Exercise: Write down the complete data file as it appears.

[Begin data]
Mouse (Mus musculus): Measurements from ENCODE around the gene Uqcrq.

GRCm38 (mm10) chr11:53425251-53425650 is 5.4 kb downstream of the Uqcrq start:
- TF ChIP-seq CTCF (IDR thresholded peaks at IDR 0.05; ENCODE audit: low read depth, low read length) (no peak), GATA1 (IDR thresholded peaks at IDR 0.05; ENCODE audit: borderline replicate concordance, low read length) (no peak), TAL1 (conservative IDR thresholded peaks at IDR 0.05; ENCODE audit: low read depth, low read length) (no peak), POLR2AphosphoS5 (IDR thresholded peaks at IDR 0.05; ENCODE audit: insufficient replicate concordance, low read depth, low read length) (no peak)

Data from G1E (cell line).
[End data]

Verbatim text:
Mouse (Mus musculus): Measurements from ENCODE around the gene Uqcrq.

GRCm38 (mm10) chr11:53425251-53425650 is 5.4 kb downstream of the Uqcrq start:
- TF ChIP-seq CTCF (IDR thresholded peaks at IDR 0.05; ENCODE audit: low read depth, low read length) (no peak), GATA1 (IDR thresholded peaks at IDR 0.05; ENCODE audit: borderline replicate concordance, low read length) (no peak), TAL1 (conservative IDR thresholded peaks at IDR 0.05; ENCODE audit: low read depth, low read length) (no peak), POLR2AphosphoS5 (IDR thresholded peaks at IDR 0.05; ENCODE audit: insufficient replicate concordance, low read depth, low read length) (no peak)

Data from G1E (cell line).